Posts Tagged ‘parole board’

During the time I taught in prison, about ten men asked me to be their citizen representative at their parole hearing. I did it because nobody else would, but I wasn’t the right person. I didn’t have access to the files that the parole board had. I didn’t see the letters for and against an inmate.

What surprised me was how negative these hearings were. I never – repeat never – heard one positive thing about a man. And everyone I represented had tremendous talent. The parole hearing was not an adversarial discussion, like a trial. No one spoke for the inmate, except an uninformed citizen –me. The parole board members got a handsome per diem, the prison staff made a good salary. I didn’t make anything. If a man’s mother was in the audience, they might acknowledge her, but not give her a chance to speak.

One hearing stands out. My friend, call him Mike, asked me to speak for him. I’d worked a lot with Mike and I knew him well. I mentioned how he helped other inmates, he even stopped an attack on a neighbor. I told about his writing ability, about his plans for his release. He had everything going for him, family, friends, and the chaplain.

His social worker spoke up. “I do not recommend this man. The guards found a cell phone in his unit and I know he’s back in the drug trade.”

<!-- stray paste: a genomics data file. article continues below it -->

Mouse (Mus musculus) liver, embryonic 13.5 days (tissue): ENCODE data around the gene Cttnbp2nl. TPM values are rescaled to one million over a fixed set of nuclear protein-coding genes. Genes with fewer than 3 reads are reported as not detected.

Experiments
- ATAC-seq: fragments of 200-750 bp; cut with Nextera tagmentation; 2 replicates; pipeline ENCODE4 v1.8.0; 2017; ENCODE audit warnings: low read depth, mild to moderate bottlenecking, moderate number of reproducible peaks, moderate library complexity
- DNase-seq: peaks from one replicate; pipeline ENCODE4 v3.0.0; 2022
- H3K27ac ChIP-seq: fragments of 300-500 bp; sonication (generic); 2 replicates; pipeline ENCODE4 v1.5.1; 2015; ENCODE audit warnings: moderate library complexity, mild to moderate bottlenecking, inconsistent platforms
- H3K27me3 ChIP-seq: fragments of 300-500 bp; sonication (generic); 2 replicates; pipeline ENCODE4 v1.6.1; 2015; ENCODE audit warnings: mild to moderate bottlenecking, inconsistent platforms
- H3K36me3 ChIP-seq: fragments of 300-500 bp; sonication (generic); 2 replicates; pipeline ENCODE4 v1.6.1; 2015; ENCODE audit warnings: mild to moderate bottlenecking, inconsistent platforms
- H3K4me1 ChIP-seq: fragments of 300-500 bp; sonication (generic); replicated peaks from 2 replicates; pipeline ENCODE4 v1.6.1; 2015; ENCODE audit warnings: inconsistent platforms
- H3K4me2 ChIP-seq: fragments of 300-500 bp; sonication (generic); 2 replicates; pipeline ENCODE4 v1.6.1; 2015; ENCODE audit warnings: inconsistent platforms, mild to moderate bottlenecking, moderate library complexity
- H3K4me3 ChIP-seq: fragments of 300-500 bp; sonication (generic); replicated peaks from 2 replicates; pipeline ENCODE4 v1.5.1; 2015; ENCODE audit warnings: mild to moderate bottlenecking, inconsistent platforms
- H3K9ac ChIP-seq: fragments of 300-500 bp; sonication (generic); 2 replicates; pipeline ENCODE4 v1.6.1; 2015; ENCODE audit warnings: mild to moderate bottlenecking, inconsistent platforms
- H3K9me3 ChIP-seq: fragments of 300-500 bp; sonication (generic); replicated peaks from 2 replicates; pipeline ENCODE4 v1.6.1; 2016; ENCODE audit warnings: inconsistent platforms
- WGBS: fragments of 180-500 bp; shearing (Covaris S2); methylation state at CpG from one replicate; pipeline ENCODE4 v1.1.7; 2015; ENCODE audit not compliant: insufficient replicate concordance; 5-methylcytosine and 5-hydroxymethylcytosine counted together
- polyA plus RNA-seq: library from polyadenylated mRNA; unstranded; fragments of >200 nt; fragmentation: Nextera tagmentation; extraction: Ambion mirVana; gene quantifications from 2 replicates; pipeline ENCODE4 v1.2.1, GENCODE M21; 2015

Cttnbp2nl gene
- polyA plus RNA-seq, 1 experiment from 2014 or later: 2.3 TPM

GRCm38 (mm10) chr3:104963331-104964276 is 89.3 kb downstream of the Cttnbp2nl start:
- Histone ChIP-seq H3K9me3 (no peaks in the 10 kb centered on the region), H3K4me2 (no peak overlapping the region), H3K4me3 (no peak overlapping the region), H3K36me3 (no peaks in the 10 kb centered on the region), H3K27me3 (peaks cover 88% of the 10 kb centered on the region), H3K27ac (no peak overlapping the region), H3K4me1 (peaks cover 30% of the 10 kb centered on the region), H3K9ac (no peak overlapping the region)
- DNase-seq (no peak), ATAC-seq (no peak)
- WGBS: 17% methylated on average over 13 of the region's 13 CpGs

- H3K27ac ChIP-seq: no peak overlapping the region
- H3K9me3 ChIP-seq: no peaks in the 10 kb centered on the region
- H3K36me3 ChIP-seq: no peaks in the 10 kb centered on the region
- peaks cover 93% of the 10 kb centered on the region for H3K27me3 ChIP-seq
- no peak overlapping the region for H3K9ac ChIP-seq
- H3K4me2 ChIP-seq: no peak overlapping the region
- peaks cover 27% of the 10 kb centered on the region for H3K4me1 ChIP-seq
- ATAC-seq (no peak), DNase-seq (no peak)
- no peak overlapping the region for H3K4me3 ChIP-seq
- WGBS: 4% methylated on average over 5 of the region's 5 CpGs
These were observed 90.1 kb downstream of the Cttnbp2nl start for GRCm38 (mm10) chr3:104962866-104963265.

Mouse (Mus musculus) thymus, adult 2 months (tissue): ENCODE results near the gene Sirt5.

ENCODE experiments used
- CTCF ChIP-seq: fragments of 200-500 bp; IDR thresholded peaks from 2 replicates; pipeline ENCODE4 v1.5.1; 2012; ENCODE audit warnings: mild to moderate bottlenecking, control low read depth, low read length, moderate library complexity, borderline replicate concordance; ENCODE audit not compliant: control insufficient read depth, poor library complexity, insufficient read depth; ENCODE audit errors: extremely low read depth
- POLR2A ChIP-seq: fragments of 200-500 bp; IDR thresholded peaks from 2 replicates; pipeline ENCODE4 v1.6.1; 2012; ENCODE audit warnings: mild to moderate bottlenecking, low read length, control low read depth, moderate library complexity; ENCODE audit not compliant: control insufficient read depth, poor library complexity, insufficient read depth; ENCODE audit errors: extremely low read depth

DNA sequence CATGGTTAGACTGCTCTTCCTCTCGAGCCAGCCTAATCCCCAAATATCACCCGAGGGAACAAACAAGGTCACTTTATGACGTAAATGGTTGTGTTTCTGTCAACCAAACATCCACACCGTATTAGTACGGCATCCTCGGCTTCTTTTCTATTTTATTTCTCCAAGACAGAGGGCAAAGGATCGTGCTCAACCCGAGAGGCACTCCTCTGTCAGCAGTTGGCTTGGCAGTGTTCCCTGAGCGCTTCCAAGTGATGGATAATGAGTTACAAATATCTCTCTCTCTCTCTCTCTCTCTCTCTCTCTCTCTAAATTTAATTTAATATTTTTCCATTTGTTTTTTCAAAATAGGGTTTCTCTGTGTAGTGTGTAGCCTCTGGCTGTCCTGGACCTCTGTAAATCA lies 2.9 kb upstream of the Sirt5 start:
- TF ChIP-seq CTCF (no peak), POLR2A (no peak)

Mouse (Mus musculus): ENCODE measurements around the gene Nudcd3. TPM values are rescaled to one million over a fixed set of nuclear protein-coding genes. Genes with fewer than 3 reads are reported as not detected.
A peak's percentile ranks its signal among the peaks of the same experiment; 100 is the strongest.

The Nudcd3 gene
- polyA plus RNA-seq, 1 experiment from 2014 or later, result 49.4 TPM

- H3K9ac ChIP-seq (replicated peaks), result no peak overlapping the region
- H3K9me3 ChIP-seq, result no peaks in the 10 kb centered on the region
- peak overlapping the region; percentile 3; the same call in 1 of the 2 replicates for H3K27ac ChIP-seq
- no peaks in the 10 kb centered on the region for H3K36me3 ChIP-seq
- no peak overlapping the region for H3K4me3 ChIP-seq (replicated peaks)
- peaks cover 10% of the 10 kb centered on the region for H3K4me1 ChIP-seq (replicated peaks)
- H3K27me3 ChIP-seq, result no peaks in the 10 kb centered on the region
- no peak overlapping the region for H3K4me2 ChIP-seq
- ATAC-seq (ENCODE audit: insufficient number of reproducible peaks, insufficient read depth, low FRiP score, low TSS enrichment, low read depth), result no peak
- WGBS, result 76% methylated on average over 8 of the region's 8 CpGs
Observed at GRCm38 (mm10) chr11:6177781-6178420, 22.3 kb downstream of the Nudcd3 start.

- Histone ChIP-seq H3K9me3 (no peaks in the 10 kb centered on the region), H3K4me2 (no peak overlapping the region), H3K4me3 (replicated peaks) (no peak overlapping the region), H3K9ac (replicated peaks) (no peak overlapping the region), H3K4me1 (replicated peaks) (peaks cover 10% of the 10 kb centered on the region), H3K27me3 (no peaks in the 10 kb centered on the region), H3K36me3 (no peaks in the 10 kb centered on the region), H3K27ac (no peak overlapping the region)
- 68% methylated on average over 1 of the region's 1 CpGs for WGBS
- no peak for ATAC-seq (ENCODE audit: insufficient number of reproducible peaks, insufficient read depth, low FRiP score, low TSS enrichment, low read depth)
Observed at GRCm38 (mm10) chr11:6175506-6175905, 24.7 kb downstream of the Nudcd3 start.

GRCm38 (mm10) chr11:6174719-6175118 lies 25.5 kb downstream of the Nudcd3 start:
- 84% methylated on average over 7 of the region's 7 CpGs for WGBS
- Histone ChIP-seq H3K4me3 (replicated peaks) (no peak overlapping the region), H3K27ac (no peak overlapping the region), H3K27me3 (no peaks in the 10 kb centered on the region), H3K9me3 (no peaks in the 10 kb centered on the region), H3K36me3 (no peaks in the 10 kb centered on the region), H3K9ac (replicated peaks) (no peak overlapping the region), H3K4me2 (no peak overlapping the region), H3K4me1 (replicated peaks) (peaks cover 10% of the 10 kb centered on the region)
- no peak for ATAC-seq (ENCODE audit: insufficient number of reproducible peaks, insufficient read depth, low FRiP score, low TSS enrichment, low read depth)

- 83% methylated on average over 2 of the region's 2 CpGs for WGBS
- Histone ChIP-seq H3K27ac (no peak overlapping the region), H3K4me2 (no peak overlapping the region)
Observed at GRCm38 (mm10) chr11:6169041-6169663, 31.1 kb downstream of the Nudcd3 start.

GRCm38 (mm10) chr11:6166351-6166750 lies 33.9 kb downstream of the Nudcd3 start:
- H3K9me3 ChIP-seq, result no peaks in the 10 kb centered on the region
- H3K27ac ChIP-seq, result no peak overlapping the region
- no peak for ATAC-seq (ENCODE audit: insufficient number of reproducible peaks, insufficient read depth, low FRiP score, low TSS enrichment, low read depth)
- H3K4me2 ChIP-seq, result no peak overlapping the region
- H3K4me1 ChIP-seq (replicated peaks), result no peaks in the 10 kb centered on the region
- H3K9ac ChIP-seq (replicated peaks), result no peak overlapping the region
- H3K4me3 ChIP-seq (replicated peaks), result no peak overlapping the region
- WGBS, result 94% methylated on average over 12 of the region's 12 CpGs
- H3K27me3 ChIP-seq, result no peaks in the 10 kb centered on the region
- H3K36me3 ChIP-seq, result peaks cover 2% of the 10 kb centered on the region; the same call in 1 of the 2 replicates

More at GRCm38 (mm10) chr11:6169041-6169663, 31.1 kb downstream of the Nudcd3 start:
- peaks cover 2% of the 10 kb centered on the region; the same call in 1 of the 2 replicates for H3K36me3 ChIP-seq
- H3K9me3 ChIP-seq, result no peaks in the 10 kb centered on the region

Mike spoke up. “The guards searched my unit in the prison and they found a cell phone in a sock. I just want to point out it wasn’t even my sock.”

Mike, of course, couldn’t say that the cell phone belonged to his roommate, but everyone in the hearing knew that. The roommate was the kind of man who didn’t own up to his own actions.

Another social worker came into the hearing. “I know this is unusual, but I must speak up about Mike. He is not in the drug trade. Yes, he did use the cell phone once to see how his buddy was doing in the hospital. But that’s it. He’s been clean and deserves parole.”

I admired her courage and her willingness to speak out, but Mike lost. The real owner of the cell phone got out a month later and Mike spent a year and a half more in prison, with a cost to the taxpayer of around $50,000.

No one, except the second social worker, spoke out for Mike. Of course, I did, too, but I was easy for the parole board to ignore. The parole hearing was a negative fest, everything that was bad about Mike was said and nothing of the good.

I wondered if his prison records were anything like this – all negative. When Mike was getting out of prison, he gave me his thick file to look at. It was amazing. Negative from day one. It seemed that comments repeated themselves. If someone made a comment when Mike was 15, it came up again when he was 19. And there was no mention of his personality, of his willingness to help other guys, of his sense of humor and so on.

Prison specializes in negativity. It’s time for reform.